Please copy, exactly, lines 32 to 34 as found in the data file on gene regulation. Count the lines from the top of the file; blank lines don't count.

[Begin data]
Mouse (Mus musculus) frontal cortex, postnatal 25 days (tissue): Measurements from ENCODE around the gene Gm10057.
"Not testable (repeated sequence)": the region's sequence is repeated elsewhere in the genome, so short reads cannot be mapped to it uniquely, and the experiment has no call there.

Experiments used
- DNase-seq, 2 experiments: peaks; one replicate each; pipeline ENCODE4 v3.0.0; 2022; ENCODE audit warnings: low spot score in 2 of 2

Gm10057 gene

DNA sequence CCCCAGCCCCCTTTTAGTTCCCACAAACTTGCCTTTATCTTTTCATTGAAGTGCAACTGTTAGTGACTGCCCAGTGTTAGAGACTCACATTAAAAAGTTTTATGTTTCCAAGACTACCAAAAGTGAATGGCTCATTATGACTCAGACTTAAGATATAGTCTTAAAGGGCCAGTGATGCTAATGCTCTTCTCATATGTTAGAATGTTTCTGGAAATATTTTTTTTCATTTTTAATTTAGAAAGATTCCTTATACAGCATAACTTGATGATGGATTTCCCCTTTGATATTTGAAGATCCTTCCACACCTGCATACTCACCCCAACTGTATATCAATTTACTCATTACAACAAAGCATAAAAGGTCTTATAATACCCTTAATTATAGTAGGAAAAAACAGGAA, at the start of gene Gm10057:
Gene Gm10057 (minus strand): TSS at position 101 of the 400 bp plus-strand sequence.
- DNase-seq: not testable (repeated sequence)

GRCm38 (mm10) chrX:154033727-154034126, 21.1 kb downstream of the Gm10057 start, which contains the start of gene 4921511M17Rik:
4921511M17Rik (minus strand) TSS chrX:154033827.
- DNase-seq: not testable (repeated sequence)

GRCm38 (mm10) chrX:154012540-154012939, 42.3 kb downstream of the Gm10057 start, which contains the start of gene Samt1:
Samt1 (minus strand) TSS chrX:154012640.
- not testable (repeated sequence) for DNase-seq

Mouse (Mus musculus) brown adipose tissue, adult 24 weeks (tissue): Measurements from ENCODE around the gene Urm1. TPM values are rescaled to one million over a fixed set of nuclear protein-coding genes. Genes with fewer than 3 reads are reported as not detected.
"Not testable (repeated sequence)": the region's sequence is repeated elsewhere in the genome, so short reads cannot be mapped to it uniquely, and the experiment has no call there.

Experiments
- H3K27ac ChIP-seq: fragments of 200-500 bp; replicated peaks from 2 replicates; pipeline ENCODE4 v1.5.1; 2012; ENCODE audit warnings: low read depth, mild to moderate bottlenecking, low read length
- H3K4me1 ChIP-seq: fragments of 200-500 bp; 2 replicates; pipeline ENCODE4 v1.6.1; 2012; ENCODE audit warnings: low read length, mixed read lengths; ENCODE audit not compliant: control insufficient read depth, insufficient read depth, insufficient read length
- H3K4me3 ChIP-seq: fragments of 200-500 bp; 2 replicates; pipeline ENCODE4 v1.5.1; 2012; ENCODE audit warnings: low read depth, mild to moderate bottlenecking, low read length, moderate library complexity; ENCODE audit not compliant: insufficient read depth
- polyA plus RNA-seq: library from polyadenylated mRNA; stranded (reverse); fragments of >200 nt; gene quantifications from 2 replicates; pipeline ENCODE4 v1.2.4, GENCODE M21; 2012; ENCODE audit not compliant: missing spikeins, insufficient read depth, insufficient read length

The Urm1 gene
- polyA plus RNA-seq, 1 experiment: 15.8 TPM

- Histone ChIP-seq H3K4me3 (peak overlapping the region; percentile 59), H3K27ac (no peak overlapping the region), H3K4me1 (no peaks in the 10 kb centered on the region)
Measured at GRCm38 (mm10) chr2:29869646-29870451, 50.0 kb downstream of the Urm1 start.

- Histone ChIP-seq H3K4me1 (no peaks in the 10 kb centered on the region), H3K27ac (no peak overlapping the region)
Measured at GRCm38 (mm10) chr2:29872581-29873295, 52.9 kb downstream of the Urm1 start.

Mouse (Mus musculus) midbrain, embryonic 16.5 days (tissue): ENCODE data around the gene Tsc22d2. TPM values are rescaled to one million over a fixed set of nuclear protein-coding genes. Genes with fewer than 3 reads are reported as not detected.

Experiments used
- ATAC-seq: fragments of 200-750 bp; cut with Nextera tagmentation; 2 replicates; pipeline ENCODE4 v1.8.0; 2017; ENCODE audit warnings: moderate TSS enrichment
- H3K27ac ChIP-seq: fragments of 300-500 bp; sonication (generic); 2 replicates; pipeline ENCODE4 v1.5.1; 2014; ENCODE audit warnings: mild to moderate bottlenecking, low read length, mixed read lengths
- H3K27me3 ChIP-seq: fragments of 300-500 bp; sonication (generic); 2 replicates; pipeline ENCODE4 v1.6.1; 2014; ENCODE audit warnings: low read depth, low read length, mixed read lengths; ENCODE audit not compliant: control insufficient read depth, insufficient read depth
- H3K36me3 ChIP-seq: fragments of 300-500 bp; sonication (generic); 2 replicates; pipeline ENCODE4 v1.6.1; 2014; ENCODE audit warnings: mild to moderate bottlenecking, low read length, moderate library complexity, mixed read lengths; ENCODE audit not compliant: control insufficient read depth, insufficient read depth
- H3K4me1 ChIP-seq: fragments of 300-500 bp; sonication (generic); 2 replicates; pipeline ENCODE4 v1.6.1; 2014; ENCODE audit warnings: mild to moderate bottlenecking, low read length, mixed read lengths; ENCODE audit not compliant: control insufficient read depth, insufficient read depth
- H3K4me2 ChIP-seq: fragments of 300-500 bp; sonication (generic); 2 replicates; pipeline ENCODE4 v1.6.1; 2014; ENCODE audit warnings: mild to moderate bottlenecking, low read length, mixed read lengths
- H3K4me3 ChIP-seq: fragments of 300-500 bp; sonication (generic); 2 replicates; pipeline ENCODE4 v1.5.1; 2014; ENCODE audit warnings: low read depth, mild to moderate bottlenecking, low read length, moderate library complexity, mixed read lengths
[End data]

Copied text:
- H3K27me3 ChIP-seq: fragments of 300-500 bp; sonication (generic); 2 replicates; pipeline ENCODE4 v1.6.1; 2014; ENCODE audit warnings: low read depth, low read length, mixed read lengths; ENCODE audit not compliant: control insufficient read depth, insufficient read depth
- H3K36me3 ChIP-seq: fragments of 300-500 bp; sonication (generic); 2 replicates; pipeline ENCODE4 v1.6.1; 2014; ENCODE audit warnings: mild to moderate bottlenecking, low read length, moderate library complexity, mixed read lengths; ENCODE audit not compliant: control insufficient read depth, insufficient read depth
- H3K4me1 ChIP-seq: fragments of 300-500 bp; sonication (generic); 2 replicates; pipeline ENCODE4 v1.6.1; 2014; ENCODE audit warnings: mild to moderate bottlenecking, low read length, mixed read lengths; ENCODE audit not compliant: control insufficient read depth, insufficient read depth